Filmmaker Chris Hunt met the members of ABBA more than 20 years ago.
Since then, he’s forged a friendship with them.
It was only natural that Hunt would be the one to revisit the band with the documentary “ABBA Forever – A Celebration.”
The documentary will air at 9 p.m. Sunday, Aug. 30, on New Mexico PBS.
“I had done a film about them just about 20 years ago,” Hunt says in an interview. “That documentary was a jumping-off point for me. This one is a remake of my original film and tells a more complete story this time.”
In 2019, members of the Swedish pop supergroup ABBA celebrated several anniversaries – 50 years since they first met, 40 years since their last concert and 20 years since the musical “Mamma Mia!” gave them a second life.
Hunt says the documentary is a celebration of the lifetime of joy the group has brought to American fans.
It features original interviews and rare archival footage and uses storytelling to set up what went on behind the scenes with the songs.
Band members Agnetha Fältskog, Björn Ulvaeus, Benny Andersson and Anni-Frid Lyngstad provide surprising insights. Other storytellers include original studio engineer-collaborator Michael Tretow, costume designer Owe Sandström, singer-songwriter Neil Sedaka, singer Donny Osmond, record producer Pete Waterman, pop authority Paul Gambaccini, tour manager Thomas Johansson, singer Barbara Dickson, and Emmy-, Grammy-, Oscar- and Tony-winning lyricist Tim Rice. “Their story is a fascinating story, because it’s one that doesn’t ever get old,” Hunt says. “Particularly because the music is relevant to the new generations. Even though they broke up in 1982, their music is everywhere. They are more popular now than they were back then.”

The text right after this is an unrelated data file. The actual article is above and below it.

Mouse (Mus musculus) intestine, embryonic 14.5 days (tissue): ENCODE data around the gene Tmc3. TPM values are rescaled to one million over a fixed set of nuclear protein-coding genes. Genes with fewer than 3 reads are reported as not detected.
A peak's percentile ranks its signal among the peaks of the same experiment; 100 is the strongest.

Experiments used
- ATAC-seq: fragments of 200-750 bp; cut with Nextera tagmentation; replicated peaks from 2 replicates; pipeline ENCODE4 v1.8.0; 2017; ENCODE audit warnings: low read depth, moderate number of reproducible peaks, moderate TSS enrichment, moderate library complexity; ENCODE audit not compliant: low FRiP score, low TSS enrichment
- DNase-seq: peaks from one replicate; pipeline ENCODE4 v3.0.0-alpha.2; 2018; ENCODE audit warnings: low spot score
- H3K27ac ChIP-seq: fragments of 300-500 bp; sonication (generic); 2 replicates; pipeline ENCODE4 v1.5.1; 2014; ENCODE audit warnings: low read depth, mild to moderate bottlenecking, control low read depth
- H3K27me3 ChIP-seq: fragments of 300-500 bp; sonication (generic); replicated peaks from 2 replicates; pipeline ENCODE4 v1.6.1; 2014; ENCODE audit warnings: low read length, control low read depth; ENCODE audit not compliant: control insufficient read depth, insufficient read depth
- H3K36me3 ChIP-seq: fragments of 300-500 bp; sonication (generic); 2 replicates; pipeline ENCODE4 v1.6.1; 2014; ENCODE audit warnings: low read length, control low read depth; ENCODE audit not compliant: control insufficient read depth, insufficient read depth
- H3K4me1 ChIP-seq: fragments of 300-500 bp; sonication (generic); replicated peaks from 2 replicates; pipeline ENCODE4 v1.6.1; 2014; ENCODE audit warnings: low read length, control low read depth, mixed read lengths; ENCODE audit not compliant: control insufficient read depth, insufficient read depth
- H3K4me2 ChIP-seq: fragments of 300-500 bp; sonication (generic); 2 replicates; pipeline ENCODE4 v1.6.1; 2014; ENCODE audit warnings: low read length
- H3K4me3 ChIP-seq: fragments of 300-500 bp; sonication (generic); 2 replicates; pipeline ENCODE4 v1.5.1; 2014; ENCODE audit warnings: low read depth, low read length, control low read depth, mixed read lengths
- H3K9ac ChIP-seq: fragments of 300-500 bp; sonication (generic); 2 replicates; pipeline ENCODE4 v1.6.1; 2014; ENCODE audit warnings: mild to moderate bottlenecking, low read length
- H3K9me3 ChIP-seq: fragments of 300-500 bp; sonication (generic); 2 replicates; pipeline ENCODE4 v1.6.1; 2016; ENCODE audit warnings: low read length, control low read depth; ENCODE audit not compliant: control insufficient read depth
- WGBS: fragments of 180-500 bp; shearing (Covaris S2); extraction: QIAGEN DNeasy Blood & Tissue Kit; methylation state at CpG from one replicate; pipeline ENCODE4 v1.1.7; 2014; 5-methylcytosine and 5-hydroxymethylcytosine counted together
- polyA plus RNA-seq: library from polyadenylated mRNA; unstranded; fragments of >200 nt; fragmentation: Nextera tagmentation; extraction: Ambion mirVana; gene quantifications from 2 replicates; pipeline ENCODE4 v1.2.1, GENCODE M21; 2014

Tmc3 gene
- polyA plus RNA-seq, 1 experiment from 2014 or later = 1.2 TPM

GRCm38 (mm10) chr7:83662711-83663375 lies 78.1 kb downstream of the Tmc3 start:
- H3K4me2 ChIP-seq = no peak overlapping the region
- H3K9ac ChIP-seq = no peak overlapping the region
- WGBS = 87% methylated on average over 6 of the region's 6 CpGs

Hunt says one of the draws to the music is the writing.
“As I’ve known them and put the film together, I became more aware of how good the songwriting and production is,” he says. “They are up there with the very best pop songwriters of all time. Their harmonies are pretty much unrivaled.”
Hunt says he had to draw on his deep knowledge of the band.
The journey takes viewers from the original Swedish version of “Waterloo” to the Swedish island retreat where Andersson and Ulvaeus wrote many key songs, into the recording studio watching those songs be completed, onto the stage at ABBA concerts, and back into audio mixing studios to deconstruct the recording secrets behind songs.
“Their popular hits weren’t some of their best songs,” he says. “I believe some of the best songs, like ‘The Winner Takes It All’ and ‘The Day Before You Came,’ were written after they split personally. I often wonder how the band managed to create these songs and make them so powerful.”